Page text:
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Seven Pillars of Wisdom, The

Revolt in the Desert, The Seven Pillars of Wisdom

T. E. Lawrence's largely autobiographical account of the Arab Revolt against the Turks during the First World War, upon which his reputation as a writer chiefly rests. A lavishly produced limited edition of the book appeared at Lawrence's expense in 1926, leaving him with substantial debts. He rapidly completed a severe abridgement, excising much moral speculation and troubled examination of his motives, with the result that Revolt in the Desert achieved commercial success in the following year. A trade edition of the complete text was published in 1935. The book describes events between Lawrence's arrival in Jidda in October 1916 and the establishment of an Arab government in Damascus two years later. Episodic, vividly descriptive, accounts of the actions of the highly mobile campaign and the desert landscapes in which it took place form the essential substance of the work. Much controversy has surrounded the matter of Lawrence's accuracy as a military historian, which is considered to have been diminished by his desire to convey a heroic impression of the Arab people and himself. Lawrence was assisted by G. B. Shaw and E. M. Forster in the composition of the book, which he began in 1919. The title The Seven Pillars of Wisdom, which has no clear relation to the content, was originally that of a work he had formerly projected on the seven principal cities of the Middle East.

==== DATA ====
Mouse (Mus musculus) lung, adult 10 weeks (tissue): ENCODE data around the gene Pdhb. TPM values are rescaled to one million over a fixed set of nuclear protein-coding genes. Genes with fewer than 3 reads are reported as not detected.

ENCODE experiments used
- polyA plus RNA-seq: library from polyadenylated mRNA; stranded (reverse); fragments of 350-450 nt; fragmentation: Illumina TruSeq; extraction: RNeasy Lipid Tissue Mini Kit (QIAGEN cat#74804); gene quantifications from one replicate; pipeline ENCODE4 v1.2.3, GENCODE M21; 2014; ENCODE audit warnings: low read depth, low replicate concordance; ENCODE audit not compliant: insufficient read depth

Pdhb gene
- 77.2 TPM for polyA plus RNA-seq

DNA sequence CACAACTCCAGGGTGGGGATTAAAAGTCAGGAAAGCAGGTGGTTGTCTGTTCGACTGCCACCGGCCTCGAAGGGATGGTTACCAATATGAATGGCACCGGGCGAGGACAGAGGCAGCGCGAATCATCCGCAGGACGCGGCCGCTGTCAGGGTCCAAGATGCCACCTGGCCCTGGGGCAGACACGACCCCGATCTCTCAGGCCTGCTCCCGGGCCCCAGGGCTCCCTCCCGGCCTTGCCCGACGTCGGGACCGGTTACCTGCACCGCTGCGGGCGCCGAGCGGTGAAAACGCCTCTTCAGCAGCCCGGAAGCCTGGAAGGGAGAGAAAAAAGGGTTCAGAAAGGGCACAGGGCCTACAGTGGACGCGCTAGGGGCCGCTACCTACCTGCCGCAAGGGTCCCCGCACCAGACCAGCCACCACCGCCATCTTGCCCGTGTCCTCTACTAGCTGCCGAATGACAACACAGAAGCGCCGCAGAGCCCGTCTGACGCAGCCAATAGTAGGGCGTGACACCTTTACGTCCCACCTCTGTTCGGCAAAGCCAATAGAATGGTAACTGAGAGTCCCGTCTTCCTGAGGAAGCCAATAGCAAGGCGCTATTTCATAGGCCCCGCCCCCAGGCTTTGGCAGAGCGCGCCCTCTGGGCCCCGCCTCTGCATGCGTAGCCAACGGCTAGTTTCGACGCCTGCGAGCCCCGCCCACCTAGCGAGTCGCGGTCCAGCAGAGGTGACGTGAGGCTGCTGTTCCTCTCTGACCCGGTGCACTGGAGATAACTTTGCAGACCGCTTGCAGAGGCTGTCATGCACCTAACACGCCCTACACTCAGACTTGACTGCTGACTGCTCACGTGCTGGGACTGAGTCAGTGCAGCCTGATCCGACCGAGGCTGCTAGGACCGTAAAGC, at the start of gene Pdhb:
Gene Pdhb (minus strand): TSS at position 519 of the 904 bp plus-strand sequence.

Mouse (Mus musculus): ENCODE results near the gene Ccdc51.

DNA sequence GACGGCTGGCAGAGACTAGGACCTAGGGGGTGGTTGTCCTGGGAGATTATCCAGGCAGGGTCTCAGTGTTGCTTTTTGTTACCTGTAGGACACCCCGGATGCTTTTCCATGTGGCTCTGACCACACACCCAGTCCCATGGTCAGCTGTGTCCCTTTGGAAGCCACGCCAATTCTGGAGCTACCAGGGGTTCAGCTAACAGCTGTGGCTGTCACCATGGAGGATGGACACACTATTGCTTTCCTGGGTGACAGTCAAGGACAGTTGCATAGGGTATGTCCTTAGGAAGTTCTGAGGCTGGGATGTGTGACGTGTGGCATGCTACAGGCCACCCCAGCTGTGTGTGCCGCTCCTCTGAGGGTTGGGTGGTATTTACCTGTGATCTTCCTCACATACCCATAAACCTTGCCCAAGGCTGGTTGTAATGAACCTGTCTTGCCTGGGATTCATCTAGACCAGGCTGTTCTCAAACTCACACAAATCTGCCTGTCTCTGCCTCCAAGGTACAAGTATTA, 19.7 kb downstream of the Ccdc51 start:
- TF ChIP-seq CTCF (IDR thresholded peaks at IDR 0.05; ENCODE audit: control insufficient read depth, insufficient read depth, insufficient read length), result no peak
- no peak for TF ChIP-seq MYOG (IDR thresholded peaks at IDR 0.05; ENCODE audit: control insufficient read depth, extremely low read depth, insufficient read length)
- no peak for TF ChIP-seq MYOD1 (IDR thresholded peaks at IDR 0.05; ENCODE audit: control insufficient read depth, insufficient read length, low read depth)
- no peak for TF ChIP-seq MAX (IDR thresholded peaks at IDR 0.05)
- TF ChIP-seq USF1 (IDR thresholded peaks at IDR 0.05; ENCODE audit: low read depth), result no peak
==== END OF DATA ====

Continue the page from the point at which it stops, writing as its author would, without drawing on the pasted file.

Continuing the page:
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Literature Reference: American Literature, English Literature, Classics & Modern FictionEncyclopedia of Literature: Seven Against Thebes (Hepta epi Thēbas; Septem contra Thebas) to Sir Walter Scott and Scotland